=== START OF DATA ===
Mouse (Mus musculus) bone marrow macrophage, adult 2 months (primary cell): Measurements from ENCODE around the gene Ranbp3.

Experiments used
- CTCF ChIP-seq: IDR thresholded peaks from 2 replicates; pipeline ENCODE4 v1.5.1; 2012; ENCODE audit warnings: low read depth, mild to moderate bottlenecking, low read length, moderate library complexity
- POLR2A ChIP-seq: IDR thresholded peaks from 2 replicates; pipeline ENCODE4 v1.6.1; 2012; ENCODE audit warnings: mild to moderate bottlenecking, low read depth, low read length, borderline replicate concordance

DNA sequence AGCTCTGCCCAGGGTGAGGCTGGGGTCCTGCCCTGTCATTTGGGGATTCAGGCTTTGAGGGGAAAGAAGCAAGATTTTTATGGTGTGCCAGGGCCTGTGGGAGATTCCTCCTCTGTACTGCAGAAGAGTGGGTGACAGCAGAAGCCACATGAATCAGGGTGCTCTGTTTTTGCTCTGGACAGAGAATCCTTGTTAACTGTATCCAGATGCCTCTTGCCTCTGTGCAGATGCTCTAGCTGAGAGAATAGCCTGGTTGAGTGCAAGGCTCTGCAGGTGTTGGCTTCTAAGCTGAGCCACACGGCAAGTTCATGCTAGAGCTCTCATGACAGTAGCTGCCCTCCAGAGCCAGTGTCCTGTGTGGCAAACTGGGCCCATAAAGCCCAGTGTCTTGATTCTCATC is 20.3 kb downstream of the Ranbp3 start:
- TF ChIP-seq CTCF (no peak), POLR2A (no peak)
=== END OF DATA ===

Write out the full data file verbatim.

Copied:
Mouse (Mus musculus) bone marrow macrophage, adult 2 months (primary cell): Measurements from ENCODE around the gene Ranbp3.

Experiments used
- CTCF ChIP-seq: IDR thresholded peaks from 2 replicates; pipeline ENCODE4 v1.5.1; 2012; ENCODE audit warnings: low read depth, mild to moderate bottlenecking, low read length, moderate library complexity
- POLR2A ChIP-seq: IDR thresholded peaks from 2 replicates; pipeline ENCODE4 v1.6.1; 2012; ENCODE audit warnings: mild to moderate bottlenecking, low read depth, low read length, borderline replicate concordance

DNA sequence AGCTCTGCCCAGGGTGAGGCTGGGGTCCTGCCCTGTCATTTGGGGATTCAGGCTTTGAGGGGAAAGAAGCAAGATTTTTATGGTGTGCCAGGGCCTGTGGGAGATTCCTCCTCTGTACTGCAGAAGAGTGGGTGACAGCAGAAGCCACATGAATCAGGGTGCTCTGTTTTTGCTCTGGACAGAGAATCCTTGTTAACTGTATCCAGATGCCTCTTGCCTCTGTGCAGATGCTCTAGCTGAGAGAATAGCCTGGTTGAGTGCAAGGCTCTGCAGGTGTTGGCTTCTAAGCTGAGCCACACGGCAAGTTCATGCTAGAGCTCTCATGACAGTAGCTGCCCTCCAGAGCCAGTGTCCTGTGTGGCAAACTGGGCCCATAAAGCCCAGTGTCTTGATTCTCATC is 20.3 kb downstream of the Ranbp3 start:
- TF ChIP-seq CTCF (no peak), POLR2A (no peak)